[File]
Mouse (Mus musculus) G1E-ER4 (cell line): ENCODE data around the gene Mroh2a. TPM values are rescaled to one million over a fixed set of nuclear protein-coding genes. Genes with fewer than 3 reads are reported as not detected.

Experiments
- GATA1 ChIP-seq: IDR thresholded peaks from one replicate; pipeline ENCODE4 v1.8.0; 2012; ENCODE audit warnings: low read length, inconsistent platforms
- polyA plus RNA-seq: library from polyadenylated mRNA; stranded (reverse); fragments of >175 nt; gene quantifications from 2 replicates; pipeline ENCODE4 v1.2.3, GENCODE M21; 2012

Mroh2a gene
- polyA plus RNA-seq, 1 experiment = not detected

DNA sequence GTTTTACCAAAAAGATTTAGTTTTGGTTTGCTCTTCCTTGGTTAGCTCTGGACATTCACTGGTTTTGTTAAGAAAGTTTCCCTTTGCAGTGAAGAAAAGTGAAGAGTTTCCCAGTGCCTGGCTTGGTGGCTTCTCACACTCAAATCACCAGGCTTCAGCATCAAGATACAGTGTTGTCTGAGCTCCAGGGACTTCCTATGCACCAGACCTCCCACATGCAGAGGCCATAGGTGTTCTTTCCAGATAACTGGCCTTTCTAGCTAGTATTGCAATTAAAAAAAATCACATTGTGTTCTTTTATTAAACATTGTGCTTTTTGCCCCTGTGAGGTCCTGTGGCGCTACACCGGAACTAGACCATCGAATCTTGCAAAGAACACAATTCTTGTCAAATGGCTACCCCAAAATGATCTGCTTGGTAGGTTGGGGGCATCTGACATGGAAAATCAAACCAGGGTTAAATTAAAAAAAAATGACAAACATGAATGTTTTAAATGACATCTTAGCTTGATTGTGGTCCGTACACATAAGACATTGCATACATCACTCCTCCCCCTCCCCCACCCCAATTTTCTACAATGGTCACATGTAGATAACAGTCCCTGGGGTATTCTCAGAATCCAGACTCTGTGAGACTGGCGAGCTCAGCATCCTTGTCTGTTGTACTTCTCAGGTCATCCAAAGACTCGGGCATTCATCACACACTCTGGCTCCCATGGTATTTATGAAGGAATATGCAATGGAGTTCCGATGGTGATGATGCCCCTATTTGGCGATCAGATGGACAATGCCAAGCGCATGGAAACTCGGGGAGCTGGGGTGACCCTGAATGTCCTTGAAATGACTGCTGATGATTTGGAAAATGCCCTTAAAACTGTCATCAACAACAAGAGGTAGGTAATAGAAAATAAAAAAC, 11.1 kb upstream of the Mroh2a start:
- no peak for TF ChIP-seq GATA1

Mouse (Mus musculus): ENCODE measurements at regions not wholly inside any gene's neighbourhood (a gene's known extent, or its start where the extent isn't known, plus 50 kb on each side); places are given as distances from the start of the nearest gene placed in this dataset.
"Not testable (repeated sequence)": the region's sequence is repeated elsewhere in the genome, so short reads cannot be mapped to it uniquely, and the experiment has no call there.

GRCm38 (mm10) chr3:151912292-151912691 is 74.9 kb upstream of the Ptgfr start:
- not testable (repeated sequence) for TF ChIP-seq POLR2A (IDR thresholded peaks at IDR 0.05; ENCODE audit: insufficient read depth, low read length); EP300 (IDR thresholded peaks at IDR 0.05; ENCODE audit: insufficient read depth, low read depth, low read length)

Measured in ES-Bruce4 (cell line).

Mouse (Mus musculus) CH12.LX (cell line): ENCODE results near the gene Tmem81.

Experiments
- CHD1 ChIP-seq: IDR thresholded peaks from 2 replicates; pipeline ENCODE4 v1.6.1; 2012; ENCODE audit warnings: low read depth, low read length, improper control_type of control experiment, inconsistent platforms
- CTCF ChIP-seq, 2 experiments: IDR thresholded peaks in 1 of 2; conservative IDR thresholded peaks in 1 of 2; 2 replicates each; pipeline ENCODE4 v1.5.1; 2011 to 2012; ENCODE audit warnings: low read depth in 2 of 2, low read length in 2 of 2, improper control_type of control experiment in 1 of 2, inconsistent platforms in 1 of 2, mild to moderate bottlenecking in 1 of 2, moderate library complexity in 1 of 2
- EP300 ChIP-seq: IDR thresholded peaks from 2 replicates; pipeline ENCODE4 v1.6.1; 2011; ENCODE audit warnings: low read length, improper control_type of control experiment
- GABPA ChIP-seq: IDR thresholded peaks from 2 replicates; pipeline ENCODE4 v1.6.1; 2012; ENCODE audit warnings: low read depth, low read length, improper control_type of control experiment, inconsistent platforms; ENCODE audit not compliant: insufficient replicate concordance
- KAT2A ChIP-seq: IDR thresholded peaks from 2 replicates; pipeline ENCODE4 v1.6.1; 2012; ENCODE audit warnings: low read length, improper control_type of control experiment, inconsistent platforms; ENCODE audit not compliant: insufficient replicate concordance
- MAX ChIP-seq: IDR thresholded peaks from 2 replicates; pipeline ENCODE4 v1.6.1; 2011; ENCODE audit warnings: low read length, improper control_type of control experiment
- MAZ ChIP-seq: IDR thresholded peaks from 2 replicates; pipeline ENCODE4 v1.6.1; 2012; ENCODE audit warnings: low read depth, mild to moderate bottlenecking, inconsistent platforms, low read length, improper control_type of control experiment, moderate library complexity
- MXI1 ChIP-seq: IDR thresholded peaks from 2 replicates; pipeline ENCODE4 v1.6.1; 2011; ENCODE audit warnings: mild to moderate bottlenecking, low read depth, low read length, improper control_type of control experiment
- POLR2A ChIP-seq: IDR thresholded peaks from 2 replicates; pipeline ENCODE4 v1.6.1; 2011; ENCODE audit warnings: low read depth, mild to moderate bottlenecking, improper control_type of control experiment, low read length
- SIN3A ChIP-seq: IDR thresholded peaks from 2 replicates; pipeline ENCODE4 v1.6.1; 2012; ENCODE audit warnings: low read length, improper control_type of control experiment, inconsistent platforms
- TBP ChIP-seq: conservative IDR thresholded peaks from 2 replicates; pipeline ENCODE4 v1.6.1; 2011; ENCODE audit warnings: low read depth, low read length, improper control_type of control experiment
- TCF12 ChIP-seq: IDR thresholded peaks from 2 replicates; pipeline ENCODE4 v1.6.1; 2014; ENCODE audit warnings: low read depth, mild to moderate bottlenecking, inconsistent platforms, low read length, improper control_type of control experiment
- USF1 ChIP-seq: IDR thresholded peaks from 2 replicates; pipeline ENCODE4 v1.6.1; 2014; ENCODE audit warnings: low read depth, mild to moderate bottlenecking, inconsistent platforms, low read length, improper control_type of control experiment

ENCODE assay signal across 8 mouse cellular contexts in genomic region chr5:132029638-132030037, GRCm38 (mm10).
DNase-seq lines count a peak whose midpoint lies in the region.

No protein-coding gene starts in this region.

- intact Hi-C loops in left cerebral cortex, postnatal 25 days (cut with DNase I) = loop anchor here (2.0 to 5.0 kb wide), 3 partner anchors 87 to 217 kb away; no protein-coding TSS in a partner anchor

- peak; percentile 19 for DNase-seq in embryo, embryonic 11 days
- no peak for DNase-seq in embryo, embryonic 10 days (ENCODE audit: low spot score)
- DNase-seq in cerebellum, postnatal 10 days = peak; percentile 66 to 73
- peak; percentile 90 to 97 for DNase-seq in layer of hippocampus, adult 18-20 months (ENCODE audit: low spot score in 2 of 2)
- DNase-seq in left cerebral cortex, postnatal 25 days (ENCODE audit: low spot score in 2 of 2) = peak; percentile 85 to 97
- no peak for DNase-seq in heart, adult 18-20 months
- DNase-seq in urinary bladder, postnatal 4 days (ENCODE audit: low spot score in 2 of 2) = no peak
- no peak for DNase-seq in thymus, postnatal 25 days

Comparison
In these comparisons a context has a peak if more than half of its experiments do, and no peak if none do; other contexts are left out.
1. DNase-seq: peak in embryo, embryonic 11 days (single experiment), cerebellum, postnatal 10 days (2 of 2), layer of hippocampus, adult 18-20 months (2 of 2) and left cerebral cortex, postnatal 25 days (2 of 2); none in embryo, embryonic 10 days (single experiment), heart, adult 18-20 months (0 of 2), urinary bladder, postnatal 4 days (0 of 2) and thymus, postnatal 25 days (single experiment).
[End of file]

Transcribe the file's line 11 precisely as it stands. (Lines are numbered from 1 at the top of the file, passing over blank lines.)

GRCm38 (mm10) chr3:151912292-151912691 is 74.9 kb upstream of the Ptgfr start: